Billion euro sunken masterpieces

November 20th, 2008

In 1771, the schooner Frau Maria sank near Finland while it was transporting treasures for the Hermitage Museum purchased at an auction in Amsterdam for Catherine the Great. After its rediscovery in 1991, archival research has turned up papers concerning the auction which reveal that onboard were 27 works by the Dutch painters such as Rembrandt, Hendrick Van Balen, Gerrit Terborch (perhaps Vermeer’s most talented colleague) and Jan Van Goyen.

Amazing as it may seem, experts hope the paintings were packed into special lead containers coated with wax for the overseas voyage making it theoretically possible that the canvases might survive in good shape. The Russian imperial riches are said to be the most important underwater discovery ever, presenting unprecedented historical and monetary value. Antiquarians give it the tag of 500 million to 1 billion euros. The Frau Maria will be will be raised to the surface in 2010 but the issue of ownership contended by Russia and Finland has not been settled as yet.

Russia Today

One Response to “Billion euro sunken masterpieces”

  1. ARech

    A few additions to this probably most precious cargo in the history of underwater archaeology:

    The assumption that the 27 Dutch paintings could have been transported in leaden containers sealed with wax stems from several, unfortunately vain expeditions, attended by correspondence with Swedish authorities Catharina the Great sent within three years after the ship’s disappearance in October 1771, due to a heavy storm.
    The ship’s body seems still remarkably well-preserved (see an image here):

    Salvage specialists from Russia, Finland, Sweden and the Netherlands suggested to raise the ship by slipping special soft ropes beneath the body, which will then be brought to dry dock. The two years until the planned raising in 2010 are necessary for exact measuring of the ship and the study of the specifics of the seabed around and afterwards working out en exact plan for the raise.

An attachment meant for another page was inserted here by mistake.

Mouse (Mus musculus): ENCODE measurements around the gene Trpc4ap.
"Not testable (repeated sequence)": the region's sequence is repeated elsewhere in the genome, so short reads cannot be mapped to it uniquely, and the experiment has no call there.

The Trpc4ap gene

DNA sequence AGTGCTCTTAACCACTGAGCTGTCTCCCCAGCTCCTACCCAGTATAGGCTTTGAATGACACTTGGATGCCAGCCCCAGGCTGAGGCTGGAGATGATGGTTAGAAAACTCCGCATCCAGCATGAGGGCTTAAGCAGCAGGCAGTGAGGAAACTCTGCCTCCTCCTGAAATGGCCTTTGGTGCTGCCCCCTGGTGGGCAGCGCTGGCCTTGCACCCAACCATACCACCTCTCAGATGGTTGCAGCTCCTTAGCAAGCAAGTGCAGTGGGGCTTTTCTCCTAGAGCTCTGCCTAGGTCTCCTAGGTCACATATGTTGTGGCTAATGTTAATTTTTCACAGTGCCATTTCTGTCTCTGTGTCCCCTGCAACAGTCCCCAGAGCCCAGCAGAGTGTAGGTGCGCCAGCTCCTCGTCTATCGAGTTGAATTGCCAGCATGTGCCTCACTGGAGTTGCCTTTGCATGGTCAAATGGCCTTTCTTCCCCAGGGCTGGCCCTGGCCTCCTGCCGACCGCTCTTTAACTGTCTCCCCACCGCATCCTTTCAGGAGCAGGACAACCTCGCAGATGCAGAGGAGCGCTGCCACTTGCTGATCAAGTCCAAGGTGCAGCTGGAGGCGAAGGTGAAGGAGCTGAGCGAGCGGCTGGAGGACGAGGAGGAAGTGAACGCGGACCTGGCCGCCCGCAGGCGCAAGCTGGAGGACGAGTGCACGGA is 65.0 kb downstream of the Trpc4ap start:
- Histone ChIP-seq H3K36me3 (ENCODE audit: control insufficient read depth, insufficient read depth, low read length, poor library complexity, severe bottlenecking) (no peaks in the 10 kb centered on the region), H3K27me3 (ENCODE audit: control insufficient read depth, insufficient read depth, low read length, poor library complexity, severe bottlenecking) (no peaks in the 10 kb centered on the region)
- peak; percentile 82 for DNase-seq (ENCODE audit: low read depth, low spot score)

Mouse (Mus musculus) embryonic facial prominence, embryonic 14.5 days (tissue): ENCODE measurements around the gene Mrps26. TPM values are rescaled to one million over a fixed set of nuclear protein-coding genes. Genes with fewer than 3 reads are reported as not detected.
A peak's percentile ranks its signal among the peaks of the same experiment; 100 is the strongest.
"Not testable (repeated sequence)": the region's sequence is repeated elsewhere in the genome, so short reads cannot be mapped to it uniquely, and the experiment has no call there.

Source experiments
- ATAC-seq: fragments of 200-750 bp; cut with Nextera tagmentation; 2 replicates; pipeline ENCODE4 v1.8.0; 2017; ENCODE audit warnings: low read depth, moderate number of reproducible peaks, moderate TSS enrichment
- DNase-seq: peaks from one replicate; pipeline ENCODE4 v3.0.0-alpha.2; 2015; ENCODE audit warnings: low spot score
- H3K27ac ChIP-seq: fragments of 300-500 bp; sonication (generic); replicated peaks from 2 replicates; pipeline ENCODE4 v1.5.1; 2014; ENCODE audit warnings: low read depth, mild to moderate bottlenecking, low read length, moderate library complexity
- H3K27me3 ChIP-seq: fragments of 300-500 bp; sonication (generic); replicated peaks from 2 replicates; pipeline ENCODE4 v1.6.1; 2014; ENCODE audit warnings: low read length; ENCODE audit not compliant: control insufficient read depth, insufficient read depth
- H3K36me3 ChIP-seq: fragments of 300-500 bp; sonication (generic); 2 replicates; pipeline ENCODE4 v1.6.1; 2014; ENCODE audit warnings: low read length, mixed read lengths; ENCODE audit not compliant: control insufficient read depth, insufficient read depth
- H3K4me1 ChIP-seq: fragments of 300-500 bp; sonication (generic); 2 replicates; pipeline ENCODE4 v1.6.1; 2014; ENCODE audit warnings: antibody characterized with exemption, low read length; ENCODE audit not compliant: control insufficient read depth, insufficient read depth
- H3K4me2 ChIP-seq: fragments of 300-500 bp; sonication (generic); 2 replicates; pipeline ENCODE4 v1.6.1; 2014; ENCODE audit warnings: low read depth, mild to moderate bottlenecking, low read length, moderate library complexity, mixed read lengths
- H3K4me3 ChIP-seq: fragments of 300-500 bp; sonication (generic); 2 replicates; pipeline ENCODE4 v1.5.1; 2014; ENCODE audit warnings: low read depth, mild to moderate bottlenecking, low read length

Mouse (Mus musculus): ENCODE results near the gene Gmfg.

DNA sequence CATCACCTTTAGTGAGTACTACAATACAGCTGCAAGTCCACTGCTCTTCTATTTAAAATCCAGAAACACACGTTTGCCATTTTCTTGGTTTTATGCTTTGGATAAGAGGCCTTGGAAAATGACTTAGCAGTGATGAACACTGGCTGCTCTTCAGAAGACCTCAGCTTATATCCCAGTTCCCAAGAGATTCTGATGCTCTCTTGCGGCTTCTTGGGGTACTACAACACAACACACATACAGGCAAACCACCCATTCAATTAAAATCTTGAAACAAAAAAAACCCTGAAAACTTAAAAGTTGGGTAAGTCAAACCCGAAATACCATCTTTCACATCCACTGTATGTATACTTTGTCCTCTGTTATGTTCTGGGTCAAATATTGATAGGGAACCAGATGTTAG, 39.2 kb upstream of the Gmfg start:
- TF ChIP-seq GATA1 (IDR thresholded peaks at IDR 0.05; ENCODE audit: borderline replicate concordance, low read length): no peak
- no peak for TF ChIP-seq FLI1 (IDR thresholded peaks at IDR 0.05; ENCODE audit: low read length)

According to the British newspaper ‘The Daily Telegraph’ it is not yet clear whether Russia would be able to claim the goods although the whole country is legally entitled to all the property that once belonged to the Russian Empire. As various European countries are involved in the project there could also be a chance of sharing the ownership with the European Community.

    But the optimism of the Russian authorities even regarding the salvage of the precious Dutch paintings is not shared by everyone. Finish officials estimate the likelihood that the treasures could be preserved with c. one percent. But nevertheless they offer any support in raising the ship.

    The costs of the entire project is estimated c. 50 million Euros.

    As a very great lover of Dutch 17th century art, I do hope, of course, that this unique project will have any success it deserves. But remembering the remaining artefacts from the famous MSS ‘Titanic’, sunk in 1912 ‘only’ 3800 meters, I saw in a large exhibition 1997 in Hamburg, I have serious doubts, considering the length of time (240 years!) and the depth of the schooner’s location (41 meters) resting in the icy water of the Finish sea. But, as the saying goes, “Hope springs eternal”.


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